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In today’s blog post, I’m going to teach you how to convert your designs from Procreate into vector graphics using Adobe Illustrator.
If you clicked on this post, I’m sure you already have some motivation for why you want to convert your art to vector format. But if you don’t, here are some super neat things you can do with vector art:
- Scale it infinitely to any size. Pixels are so last century.
- Save it as an SVG for vinyl cutting. Such as with your Cricut machine.
- Use it to create products. Onesies, tumblers, .svg craft files, etc.
By the way, if this is your first time hearing the term vector, then you should check out my blog post Everything You Need to Know About Vector and Raster Graphics as a Designer. I lay it all out in a way that’s easy to understand.
And without further ado, let’s fire up Procreate and Illustrator and get to work.
What You Need to Know Before Converting Your Artwork from Procreate to Vector Format
Before we begin, let’s cover some best practices when converting your artwork from Procreate into vector format with Illustrator.
First of all, artwork that is extremely detailed is never going to perfectly translate as a vector, especially if you’ve included gradient shading or drop shadows or intricate patterns, etc…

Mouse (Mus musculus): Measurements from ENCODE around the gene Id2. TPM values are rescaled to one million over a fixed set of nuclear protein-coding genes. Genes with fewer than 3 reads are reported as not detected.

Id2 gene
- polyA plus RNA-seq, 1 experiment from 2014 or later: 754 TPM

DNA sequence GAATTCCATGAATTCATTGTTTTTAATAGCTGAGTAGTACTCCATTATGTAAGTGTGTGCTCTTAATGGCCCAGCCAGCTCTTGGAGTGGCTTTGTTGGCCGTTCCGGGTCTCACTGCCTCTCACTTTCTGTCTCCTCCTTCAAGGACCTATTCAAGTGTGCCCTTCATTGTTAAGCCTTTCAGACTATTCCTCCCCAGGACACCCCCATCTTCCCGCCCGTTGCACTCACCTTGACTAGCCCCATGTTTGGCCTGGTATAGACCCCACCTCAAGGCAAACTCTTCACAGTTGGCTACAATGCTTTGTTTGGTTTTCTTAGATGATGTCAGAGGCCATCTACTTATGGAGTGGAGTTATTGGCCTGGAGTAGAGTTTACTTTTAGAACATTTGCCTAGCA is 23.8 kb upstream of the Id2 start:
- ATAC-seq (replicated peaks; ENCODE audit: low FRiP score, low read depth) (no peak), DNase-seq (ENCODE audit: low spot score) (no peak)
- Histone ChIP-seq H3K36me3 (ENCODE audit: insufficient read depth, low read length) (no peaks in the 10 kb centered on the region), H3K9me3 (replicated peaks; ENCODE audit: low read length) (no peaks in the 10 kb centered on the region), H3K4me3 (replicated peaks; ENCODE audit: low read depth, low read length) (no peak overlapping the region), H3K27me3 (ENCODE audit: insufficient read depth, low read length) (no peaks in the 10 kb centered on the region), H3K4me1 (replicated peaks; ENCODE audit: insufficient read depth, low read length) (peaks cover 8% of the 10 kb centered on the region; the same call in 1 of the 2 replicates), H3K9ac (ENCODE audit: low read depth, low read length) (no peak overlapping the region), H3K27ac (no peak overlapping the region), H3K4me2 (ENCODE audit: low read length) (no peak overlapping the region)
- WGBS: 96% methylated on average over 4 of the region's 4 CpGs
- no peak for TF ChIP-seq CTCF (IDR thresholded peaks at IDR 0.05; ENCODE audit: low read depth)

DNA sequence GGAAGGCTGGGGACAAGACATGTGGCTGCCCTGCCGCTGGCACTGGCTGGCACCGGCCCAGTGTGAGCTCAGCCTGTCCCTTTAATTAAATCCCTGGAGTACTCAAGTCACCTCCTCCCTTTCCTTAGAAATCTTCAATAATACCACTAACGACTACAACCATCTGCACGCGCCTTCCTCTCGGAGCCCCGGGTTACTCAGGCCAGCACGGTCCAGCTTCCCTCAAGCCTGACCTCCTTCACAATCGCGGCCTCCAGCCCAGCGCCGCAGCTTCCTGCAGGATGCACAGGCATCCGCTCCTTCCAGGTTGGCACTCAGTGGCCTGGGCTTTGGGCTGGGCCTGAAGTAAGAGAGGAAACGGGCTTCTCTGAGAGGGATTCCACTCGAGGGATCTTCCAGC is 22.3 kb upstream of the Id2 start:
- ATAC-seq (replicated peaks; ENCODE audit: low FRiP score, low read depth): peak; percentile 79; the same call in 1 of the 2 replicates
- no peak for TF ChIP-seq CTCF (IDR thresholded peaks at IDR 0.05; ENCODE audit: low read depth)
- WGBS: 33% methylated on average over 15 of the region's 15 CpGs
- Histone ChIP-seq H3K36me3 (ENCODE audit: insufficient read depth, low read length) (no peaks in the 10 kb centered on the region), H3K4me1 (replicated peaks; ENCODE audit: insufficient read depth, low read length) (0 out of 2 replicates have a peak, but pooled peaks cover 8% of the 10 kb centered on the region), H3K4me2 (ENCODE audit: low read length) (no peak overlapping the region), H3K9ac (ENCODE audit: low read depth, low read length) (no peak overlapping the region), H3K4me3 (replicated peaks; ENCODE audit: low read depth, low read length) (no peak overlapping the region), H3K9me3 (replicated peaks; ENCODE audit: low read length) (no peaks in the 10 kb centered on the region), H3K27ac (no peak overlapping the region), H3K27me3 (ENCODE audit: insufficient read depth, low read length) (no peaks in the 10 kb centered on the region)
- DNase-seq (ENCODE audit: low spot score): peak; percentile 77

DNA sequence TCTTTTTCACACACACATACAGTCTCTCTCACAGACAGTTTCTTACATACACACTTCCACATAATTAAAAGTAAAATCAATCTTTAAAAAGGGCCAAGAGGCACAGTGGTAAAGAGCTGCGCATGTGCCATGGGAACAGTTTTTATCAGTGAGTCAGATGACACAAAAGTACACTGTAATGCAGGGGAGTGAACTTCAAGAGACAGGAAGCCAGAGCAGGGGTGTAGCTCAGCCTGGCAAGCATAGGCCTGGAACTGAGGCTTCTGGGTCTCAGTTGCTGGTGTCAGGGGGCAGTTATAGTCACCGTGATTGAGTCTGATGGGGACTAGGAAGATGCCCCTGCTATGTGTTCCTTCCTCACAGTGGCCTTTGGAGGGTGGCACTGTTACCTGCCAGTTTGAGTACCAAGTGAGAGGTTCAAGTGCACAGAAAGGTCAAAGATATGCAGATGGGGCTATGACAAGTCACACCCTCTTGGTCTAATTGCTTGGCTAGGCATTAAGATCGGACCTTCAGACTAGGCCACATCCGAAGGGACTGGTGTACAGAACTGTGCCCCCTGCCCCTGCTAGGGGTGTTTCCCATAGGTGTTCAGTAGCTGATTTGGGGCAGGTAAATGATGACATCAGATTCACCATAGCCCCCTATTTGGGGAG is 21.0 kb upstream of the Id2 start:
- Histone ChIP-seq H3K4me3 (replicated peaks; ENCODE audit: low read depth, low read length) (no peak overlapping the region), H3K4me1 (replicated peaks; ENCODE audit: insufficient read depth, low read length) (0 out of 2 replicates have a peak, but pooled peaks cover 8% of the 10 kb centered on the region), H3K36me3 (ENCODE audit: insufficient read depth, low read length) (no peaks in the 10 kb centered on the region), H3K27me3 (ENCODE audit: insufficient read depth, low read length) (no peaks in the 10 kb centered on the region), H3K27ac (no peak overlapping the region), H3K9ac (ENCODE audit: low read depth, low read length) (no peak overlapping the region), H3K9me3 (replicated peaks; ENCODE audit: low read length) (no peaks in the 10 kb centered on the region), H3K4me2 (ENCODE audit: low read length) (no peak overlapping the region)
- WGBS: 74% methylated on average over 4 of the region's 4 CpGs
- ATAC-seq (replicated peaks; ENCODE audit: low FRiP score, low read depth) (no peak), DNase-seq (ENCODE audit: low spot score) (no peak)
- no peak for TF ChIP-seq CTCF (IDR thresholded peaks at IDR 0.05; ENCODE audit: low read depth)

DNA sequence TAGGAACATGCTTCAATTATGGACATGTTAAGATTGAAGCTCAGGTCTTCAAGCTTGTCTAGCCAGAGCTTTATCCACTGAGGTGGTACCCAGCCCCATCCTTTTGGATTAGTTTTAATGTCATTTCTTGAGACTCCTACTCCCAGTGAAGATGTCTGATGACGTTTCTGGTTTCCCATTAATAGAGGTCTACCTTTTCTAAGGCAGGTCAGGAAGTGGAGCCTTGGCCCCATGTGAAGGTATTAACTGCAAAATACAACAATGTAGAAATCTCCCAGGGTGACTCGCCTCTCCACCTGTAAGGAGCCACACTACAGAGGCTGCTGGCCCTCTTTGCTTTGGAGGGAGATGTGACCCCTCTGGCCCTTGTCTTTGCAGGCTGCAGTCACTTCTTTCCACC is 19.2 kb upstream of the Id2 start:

For the best results, use simple art work that is high quality resolution and isn’t overly detailed. Line art, or artwork with only a few high-contrast colors is going to render much more easily into vector format.
Technically you can use more detailed art, which I will also show you in this post, but expect to lose a lot of detail and/or be prepared to use your most advanced Illustrator skills to clean it up.
Speaking of which, if you want to learn Illustrator, check out my Free Illustrator Course for Beginners. You’ll find 12 short videos that will guide you through creating (and bonus: animating in Photoshop!) your first vector Illustration.